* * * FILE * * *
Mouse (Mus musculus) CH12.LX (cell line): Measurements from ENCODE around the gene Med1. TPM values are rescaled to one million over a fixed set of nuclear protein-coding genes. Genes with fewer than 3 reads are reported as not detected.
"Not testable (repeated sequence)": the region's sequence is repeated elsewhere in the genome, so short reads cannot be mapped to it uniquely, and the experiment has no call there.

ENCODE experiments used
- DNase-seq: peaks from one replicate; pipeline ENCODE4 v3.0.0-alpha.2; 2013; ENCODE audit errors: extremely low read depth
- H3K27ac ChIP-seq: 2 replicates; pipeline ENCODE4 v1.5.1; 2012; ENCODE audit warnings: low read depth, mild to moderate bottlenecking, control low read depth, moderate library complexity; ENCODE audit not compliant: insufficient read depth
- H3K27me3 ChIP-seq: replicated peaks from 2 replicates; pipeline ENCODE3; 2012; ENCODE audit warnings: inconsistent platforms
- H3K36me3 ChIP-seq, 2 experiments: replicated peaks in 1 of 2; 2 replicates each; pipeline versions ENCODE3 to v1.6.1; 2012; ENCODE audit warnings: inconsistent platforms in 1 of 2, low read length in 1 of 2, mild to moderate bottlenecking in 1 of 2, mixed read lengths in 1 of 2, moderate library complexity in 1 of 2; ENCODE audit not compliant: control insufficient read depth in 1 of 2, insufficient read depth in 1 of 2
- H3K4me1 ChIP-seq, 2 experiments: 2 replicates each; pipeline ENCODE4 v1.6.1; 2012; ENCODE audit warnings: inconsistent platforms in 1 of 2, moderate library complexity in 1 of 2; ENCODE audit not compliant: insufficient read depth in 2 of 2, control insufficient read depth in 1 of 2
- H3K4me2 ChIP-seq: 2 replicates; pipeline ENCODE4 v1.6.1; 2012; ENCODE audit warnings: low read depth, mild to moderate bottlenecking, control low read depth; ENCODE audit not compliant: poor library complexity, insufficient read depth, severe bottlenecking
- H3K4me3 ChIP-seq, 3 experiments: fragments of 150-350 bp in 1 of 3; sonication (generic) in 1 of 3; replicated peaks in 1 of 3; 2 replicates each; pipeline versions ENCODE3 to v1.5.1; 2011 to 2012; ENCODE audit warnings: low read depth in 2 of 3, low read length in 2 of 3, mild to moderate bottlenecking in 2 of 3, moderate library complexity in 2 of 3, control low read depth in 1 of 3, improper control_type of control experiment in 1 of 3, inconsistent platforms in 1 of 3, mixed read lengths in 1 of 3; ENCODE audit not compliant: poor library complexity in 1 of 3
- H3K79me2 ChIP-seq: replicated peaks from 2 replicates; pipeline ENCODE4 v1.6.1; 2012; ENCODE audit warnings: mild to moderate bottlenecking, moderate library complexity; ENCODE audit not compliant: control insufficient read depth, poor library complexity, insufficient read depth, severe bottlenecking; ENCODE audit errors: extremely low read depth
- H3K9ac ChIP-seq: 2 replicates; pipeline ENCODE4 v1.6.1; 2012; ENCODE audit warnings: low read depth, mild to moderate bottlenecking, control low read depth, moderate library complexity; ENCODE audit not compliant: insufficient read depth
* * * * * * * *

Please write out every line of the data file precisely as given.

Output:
Mouse (Mus musculus) CH12.LX (cell line): Measurements from ENCODE around the gene Med1. TPM values are rescaled to one million over a fixed set of nuclear protein-coding genes. Genes with fewer than 3 reads are reported as not detected.
"Not testable (repeated sequence)": the region's sequence is repeated elsewhere in the genome, so short reads cannot be mapped to it uniquely, and the experiment has no call there.

ENCODE experiments used
- DNase-seq: peaks from one replicate; pipeline ENCODE4 v3.0.0-alpha.2; 2013; ENCODE audit errors: extremely low read depth
- H3K27ac ChIP-seq: 2 replicates; pipeline ENCODE4 v1.5.1; 2012; ENCODE audit warnings: low read depth, mild to moderate bottlenecking, control low read depth, moderate library complexity; ENCODE audit not compliant: insufficient read depth
- H3K27me3 ChIP-seq: replicated peaks from 2 replicates; pipeline ENCODE3; 2012; ENCODE audit warnings: inconsistent platforms
- H3K36me3 ChIP-seq, 2 experiments: replicated peaks in 1 of 2; 2 replicates each; pipeline versions ENCODE3 to v1.6.1; 2012; ENCODE audit warnings: inconsistent platforms in 1 of 2, low read length in 1 of 2, mild to moderate bottlenecking in 1 of 2, mixed read lengths in 1 of 2, moderate library complexity in 1 of 2; ENCODE audit not compliant: control insufficient read depth in 1 of 2, insufficient read depth in 1 of 2
- H3K4me1 ChIP-seq, 2 experiments: 2 replicates each; pipeline ENCODE4 v1.6.1; 2012; ENCODE audit warnings: inconsistent platforms in 1 of 2, moderate library complexity in 1 of 2; ENCODE audit not compliant: insufficient read depth in 2 of 2, control insufficient read depth in 1 of 2
- H3K4me2 ChIP-seq: 2 replicates; pipeline ENCODE4 v1.6.1; 2012; ENCODE audit warnings: low read depth, mild to moderate bottlenecking, control low read depth; ENCODE audit not compliant: poor library complexity, insufficient read depth, severe bottlenecking
- H3K4me3 ChIP-seq, 3 experiments: fragments of 150-350 bp in 1 of 3; sonication (generic) in 1 of 3; replicated peaks in 1 of 3; 2 replicates each; pipeline versions ENCODE3 to v1.5.1; 2011 to 2012; ENCODE audit warnings: low read depth in 2 of 3, low read length in 2 of 3, mild to moderate bottlenecking in 2 of 3, moderate library complexity in 2 of 3, control low read depth in 1 of 3, improper control_type of control experiment in 1 of 3, inconsistent platforms in 1 of 3, mixed read lengths in 1 of 3; ENCODE audit not compliant: poor library complexity in 1 of 3
- H3K79me2 ChIP-seq: replicated peaks from 2 replicates; pipeline ENCODE4 v1.6.1; 2012; ENCODE audit warnings: mild to moderate bottlenecking, moderate library complexity; ENCODE audit not compliant: control insufficient read depth, poor library complexity, insufficient read depth, severe bottlenecking; ENCODE audit errors: extremely low read depth
- H3K9ac ChIP-seq: 2 replicates; pipeline ENCODE4 v1.6.1; 2012; ENCODE audit warnings: low read depth, mild to moderate bottlenecking, control low read depth, moderate library complexity; ENCODE audit not compliant: insufficient read depth